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J Pediatr Endocrinol Metab. 2008 Jul;21(7):641-9.

Association between school children's overweight and maternal obesity and perception of their children's weight status.

Author information

  • 1Durand Hospital of Buenos Aires, Argentina. vhirschler@intramed.net

Abstract

AIM:

To determine the association between overweight children and a) other components of the mothers' metabolic syndrome, such as body mass index (BMI), waist circumference (WC), HDL-cholesterol, triglycerides, glucose, HOMA-IR, blood pressure (BP), and age; and b) the mothers' perception of their children's overweight.

METHODS:

Six hundred and twenty children (297 M) aged 9 +/- 2 years and their mothers aged 37.7 +/- 7 years were examined between April and August 2006. BMI, BP, fasting glucose and lipids and children's Tanner stage were determined. Questionnaires were filled in about the mothers' perceptions of their children's eating habits and of their children's shape.

RESULTS:

Ninety-five (17.4%) of the children were obese (> 95th percentile), 108 (15.3%) overweight (> 85th percentile) and 418 (67.3%) normal. One hundred and twelve (18%) of the mothers were obese and 183 (29.5%) overweight. Mean values for measures in mothers differed between normal vs overweight/obese children: z-BMI (-0.19 vs 0.42), triglycerides (84 vs 105 mg/dl), cholesterol (147 vs 157 mg/dl), glucose (78 vs 82 mg/dl) and insulin resistance (HOMA-IR 1.34 vs 1.72). There were significant differences in the proportion with distorted perception of shape (2.2% vs 47.5%) and eating habits (11.2% vs 37%) between mothers of normal versus overweight/ obese children. Logistic regression analysis using BMI > or = 85th percentile as the dependent variable showed that the mothers' perceptions of their children's shape (OR: 18.84; 95% CI: 5.0-69.6), eating habits (OR: 3.82; 95% CI: 1.5-9.5) and mothers' BMI (OR: 2.1; 95% CI: 1.3-3.4) were associated with children's overweight.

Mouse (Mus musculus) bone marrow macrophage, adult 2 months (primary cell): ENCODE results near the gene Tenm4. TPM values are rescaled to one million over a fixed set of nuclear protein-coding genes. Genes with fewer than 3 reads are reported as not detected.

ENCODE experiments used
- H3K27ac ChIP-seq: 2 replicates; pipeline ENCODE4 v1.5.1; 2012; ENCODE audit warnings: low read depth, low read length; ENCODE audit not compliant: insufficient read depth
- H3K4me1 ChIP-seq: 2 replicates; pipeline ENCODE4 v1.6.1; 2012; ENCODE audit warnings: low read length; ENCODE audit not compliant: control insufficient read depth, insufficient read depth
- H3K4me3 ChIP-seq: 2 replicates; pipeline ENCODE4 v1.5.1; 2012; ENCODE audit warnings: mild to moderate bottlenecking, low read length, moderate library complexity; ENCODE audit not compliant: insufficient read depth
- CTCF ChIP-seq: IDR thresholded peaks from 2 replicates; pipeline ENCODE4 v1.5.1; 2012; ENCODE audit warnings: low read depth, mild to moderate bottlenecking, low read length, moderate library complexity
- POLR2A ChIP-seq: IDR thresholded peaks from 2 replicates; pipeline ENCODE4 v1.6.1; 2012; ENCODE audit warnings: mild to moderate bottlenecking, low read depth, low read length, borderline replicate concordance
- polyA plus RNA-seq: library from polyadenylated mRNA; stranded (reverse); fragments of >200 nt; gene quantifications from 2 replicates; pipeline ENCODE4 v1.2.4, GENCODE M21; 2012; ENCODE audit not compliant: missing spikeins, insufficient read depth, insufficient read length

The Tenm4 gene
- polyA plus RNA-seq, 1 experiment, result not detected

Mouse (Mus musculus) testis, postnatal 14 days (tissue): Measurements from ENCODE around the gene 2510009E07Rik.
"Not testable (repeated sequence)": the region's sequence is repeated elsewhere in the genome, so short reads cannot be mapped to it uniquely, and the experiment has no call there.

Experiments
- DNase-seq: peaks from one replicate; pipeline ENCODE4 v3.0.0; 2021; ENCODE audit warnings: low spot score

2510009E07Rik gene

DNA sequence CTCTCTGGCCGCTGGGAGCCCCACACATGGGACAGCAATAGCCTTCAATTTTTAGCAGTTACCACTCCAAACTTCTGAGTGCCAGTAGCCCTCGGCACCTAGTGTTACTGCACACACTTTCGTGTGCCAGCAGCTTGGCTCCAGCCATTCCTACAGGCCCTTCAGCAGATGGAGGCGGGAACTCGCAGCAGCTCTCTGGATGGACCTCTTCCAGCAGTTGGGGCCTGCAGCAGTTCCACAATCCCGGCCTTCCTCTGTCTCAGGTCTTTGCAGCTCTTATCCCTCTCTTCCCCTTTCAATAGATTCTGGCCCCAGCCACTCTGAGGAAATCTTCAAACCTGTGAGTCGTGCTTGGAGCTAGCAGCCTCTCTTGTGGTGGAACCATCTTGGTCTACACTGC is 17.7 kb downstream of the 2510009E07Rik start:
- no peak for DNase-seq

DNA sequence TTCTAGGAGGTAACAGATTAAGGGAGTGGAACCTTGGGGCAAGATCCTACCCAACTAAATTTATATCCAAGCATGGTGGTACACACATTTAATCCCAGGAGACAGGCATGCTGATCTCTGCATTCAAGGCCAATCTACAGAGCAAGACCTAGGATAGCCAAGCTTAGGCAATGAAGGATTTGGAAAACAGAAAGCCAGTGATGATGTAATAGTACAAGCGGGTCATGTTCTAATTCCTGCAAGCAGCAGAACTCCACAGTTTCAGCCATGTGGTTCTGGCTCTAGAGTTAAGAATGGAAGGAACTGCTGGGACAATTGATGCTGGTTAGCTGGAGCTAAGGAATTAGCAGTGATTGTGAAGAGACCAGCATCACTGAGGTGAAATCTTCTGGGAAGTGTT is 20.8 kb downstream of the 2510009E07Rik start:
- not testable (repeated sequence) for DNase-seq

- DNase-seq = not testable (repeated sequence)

CONCLUSIONS:

There was an association between mothers' distorted perception of their children's shape and eating habits and mothers' obesity and their children's overweight. This observation provides clues for obesity prevention programs.

PMID:
18780598
[PubMed - indexed for MEDLINE]
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